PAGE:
Monday, April 04, 2016

Taking a Break.

My Dear and Loyal Readers,

After over ten years of five-times a week posting to this blog, this Old Foodie has decided to take a break.

I will be back .....

Friday, April 01, 2016

Things to do with Grapes.

As I mentioned yesterday, the part of south-east Queensland where I am spending a couple of days is an increasingly important wine-producing region. Not all of the grapes grown are for wine however, the table grapes are very fine too. I thought that today I would see what uses I could find for this fruit in Queensland newspapers of a certain age.

Grape Catsup.
Wash and stem the grapes, and stew them slowly, with a little water if necessary, until they are soft enough to rub through a colander. Measure the pulp, and return it to the preserving pan, allowing to three quarts of it 2 lb. of brown sugar,
a pint of vinegar (white wine or cider), an ounce each of ground cloves, allspice, cinnamon, salt, and black pepper, and a saltspoonful of cayenne. Boil all together
until the quantity is reduced to about one half, and is very thick. Skim, take from the fire, and when cold bottle and seal with wax.
The Queenslander (Brisbane, Qld.)  12 November 1898

Grape Jam.
When grapes are plentiful, use them for making grape jam.
Choose, grapes that are not quite ripe for making jam, pick them over; removing any unsound fruit and wash carefully.
To 3 lb. of, grapes allow1 ½ lb. of sugar and put fruit and sugar in alternate layers in the preserving pan. Bring to the boil and continue boiling steadily for about three-quarters of an hour. Stir frequently and test for setting in the usual way.
Barrier Miner (Broken Hill, NSW) 23 January 1940

Pickled Grapes.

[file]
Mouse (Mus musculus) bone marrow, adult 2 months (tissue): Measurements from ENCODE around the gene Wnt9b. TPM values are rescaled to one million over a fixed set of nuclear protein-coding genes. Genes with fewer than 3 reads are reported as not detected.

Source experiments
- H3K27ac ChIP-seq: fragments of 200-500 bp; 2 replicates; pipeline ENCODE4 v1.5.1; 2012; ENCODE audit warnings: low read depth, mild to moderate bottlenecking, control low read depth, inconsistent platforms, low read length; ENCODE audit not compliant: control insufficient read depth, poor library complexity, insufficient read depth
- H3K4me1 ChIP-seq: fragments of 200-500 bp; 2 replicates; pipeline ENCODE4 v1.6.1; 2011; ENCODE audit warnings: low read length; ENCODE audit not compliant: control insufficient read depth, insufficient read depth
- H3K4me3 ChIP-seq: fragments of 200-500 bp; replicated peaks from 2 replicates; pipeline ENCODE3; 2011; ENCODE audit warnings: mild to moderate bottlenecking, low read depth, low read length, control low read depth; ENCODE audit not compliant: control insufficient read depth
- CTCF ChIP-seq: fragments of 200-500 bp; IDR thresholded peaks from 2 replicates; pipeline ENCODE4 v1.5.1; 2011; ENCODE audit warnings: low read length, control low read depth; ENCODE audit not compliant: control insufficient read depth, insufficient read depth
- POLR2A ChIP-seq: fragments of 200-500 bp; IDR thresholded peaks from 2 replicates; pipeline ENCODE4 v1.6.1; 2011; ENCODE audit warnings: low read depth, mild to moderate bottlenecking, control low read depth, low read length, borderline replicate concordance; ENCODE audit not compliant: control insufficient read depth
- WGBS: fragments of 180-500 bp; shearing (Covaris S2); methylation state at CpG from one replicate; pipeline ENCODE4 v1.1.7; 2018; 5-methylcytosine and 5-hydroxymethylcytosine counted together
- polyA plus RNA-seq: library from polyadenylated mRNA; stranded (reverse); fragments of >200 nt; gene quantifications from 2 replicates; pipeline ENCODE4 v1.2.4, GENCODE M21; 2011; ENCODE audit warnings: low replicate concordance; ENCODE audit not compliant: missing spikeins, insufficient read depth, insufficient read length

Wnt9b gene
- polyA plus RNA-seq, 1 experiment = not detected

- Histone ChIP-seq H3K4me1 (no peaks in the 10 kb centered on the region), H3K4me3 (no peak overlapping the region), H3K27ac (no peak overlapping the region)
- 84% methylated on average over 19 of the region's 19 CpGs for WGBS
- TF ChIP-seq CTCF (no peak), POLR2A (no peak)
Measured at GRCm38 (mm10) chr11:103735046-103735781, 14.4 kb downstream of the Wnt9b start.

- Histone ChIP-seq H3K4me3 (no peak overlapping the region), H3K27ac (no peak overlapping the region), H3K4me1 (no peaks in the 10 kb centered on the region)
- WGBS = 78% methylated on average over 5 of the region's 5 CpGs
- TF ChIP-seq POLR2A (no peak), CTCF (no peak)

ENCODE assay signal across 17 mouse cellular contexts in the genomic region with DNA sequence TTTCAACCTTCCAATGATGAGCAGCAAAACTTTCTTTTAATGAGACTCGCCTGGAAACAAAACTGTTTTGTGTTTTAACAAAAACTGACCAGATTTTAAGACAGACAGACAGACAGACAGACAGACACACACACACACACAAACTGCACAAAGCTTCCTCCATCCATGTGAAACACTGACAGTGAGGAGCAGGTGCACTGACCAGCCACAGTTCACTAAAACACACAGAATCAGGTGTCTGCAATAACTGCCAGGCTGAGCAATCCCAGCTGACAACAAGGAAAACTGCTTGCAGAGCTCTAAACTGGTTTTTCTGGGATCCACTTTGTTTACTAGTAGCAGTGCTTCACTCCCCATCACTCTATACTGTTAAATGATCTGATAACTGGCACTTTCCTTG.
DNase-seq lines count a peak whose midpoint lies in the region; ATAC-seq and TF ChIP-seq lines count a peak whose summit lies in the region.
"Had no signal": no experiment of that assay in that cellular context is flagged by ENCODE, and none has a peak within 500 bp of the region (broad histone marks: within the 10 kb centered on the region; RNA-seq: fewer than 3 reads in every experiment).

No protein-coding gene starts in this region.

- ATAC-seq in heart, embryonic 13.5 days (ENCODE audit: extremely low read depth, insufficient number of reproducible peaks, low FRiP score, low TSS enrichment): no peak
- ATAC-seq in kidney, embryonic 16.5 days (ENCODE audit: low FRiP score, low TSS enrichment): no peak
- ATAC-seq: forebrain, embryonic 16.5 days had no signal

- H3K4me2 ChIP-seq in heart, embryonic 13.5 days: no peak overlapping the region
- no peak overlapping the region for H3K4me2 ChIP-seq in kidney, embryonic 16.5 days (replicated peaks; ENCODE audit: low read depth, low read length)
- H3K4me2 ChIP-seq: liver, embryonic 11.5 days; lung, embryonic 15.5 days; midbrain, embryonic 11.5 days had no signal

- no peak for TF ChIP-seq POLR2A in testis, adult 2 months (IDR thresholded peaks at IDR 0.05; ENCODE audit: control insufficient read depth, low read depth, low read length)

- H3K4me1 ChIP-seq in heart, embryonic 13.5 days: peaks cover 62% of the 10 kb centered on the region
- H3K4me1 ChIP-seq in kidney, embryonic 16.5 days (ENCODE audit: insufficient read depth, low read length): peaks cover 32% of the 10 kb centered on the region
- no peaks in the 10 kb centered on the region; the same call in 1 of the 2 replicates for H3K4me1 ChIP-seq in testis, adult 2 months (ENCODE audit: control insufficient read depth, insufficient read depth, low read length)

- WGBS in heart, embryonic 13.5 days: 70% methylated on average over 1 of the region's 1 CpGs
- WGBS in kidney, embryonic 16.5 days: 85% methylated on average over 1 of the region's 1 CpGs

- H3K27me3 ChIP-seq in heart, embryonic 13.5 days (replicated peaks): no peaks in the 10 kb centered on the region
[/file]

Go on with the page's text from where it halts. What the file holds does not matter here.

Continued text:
Mrs. E. Crook, of Prospect Terrace, Highgate Hill, wins the "Brisbane Telegraph"
competition prize today with her suggestion for pickled grapes.
To 3 lb. grapes (ripe, but firm) allow 1 quart vinegar, 1 lb. sugar, ½ cup treacle, 2 oz. cloves and 3 chillies.
Put grapes into jars. Boil all other ingredients for ¼ hour, and pour boiling hot over the grapes. Cover at once and allow to stand at least 1 week before using.
Brisbane Telegraph (Qld.) 19 January, 1949

Grape Bread.
Now that grapes are in season the clever housewife uses the delectable fruit in a variety of ways. The following recipe is one that has proved very popular.
Butter several slices of bread and place layers of grapes upon them, then arrange in a stack in a piedish. Make a custard of a quart of milk and two eggs, a cup of sugar, and a pinch of soda in the milk to keep it from curdling. Pour over the bread and allow to soak for half an hour. Then place the dish in a moderate oven until nicely browned. The baking usually requires about an hour.
Evening News (Sydney, NSW) 28 January 1929

Grape Chutney.
Six pounds grape pulp. Prepare this by stemming the grapes, putting them over the fire with a little water, and cooking them until so tender that the pulp may be rubbed through a sieve, leaving the seeds and skins behind. To the pulp thus obtained add 2 lb. of brown sugar, one pint of vinegar, one tablespoonful each of ground cinnamon, mace, cloves, allspice, and white pepper, and a teaspoonful of salt. Put all together over the fire, stew until thick, stirring constantly to prevent burning, and bottle.
The Queenslander (Brisbane, Qld.)  24 November 1894

To Make Grape Salad.
Choose good grapes, remove them from the stems, open them at the side,
remove the seeds carefully and fill the space with tiny balls of cream cheese, which has been mixed with a small amount of dressing. Arrange the grapes on lettuce leaves and pour over them a mayonnaise. At the side of each plate place a bunch of grapes.

The Daily News (Perth, WA) 12 November 1910